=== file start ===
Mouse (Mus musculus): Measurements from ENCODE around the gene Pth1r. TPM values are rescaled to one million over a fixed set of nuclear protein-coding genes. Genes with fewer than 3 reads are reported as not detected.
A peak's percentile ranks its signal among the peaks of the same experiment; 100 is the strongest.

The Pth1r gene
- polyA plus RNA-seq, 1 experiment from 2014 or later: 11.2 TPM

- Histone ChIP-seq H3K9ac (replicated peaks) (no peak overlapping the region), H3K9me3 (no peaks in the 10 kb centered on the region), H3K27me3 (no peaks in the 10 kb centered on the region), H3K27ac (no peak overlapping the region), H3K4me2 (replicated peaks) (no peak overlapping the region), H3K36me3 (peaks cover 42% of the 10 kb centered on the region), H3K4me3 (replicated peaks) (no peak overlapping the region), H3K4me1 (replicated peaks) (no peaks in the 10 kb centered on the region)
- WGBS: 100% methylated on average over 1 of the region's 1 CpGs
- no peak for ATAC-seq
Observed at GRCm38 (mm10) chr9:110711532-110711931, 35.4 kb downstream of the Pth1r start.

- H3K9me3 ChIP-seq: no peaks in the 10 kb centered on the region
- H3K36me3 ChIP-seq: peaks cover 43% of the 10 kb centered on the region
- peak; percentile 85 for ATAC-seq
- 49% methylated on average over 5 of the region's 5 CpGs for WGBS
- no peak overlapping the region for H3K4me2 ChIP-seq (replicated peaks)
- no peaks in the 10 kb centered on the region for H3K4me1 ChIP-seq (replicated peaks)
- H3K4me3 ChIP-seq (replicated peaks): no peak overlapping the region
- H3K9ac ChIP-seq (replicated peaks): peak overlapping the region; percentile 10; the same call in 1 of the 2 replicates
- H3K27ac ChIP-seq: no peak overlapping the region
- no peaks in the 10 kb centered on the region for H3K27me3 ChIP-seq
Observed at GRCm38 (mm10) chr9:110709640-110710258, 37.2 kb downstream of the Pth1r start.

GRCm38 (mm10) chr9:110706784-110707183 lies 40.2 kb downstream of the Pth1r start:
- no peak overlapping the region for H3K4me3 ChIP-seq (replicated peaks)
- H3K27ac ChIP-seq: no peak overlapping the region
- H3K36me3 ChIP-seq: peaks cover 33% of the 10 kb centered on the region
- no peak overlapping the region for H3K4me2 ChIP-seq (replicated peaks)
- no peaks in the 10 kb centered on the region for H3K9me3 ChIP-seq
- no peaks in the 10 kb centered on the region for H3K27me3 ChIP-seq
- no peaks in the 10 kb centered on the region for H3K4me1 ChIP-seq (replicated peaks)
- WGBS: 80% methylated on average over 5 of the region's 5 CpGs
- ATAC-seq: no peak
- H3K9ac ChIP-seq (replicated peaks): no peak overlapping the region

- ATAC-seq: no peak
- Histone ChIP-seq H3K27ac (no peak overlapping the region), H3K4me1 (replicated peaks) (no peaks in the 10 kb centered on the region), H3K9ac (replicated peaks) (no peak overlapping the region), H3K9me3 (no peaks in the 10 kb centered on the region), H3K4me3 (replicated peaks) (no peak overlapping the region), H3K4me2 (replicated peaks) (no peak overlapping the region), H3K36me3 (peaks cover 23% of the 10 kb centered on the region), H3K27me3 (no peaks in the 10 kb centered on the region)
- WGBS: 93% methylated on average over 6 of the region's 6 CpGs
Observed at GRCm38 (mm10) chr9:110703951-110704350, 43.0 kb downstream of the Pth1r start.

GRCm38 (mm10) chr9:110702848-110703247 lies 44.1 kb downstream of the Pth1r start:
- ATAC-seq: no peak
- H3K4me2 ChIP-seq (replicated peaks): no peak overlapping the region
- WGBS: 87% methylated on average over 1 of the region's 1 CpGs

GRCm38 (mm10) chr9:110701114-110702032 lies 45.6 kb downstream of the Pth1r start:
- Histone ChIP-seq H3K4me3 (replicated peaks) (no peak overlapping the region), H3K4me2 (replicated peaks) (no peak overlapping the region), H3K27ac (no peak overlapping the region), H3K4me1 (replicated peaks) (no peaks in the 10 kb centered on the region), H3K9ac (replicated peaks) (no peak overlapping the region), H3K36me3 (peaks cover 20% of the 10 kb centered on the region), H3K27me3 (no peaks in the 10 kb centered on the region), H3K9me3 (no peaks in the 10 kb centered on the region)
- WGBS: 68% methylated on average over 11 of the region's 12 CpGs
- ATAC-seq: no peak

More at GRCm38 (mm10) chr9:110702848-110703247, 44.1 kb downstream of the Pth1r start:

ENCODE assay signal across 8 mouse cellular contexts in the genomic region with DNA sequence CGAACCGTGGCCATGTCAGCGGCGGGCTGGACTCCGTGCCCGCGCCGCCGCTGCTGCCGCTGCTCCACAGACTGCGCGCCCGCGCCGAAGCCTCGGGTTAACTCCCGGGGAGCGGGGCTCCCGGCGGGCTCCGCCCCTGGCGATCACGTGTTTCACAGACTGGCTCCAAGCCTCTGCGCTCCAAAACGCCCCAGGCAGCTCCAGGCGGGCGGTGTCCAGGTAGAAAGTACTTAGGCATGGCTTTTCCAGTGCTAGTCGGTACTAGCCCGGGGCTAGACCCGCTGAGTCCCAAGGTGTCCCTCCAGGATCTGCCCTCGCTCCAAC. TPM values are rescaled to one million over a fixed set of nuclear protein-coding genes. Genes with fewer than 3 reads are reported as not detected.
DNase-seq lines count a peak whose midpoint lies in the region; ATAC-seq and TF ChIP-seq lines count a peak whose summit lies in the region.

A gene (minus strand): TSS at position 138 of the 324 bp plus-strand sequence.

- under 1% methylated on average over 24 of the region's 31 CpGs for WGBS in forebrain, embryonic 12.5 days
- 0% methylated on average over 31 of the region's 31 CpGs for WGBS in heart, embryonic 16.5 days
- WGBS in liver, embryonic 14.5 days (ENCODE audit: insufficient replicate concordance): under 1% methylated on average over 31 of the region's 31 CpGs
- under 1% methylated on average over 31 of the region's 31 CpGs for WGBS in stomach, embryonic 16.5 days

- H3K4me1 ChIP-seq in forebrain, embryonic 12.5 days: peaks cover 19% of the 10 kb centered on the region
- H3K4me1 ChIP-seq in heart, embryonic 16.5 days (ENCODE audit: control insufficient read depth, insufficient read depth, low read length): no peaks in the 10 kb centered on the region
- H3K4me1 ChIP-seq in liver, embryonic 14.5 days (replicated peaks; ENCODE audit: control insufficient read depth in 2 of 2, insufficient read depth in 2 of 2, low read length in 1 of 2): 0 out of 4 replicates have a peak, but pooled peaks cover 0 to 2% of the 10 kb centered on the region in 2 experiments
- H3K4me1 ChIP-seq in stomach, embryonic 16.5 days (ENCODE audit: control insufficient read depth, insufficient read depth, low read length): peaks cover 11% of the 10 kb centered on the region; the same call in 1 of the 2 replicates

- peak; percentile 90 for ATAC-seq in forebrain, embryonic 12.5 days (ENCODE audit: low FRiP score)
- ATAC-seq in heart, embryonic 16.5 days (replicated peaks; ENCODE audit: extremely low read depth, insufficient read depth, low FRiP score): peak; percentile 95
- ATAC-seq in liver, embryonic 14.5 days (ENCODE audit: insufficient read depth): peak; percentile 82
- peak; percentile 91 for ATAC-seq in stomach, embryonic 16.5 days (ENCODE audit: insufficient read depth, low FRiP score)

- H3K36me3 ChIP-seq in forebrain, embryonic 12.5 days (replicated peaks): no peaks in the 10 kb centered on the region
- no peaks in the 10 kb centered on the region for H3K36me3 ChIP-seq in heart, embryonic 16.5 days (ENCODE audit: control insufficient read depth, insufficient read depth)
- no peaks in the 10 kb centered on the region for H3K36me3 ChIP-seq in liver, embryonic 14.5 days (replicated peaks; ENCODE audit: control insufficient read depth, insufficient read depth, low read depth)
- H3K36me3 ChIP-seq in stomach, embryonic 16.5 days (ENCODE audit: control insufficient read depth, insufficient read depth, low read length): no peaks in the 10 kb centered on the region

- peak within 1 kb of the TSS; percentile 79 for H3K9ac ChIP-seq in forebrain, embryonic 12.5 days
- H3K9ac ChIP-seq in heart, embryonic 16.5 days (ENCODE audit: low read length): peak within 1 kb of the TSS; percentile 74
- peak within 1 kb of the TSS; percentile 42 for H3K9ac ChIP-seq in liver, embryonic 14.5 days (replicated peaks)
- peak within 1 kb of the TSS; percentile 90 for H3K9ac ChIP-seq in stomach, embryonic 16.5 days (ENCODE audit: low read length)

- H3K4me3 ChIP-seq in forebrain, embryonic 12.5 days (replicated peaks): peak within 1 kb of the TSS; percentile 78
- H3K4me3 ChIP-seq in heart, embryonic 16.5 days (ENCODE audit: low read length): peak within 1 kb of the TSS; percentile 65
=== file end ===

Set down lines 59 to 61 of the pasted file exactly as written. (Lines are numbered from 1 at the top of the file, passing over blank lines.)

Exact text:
- H3K36me3 ChIP-seq in forebrain, embryonic 12.5 days (replicated peaks): no peaks in the 10 kb centered on the region
- no peaks in the 10 kb centered on the region for H3K36me3 ChIP-seq in heart, embryonic 16.5 days (ENCODE audit: control insufficient read depth, insufficient read depth)
- no peaks in the 10 kb centered on the region for H3K36me3 ChIP-seq in liver, embryonic 14.5 days (replicated peaks; ENCODE audit: control insufficient read depth, insufficient read depth, low read depth)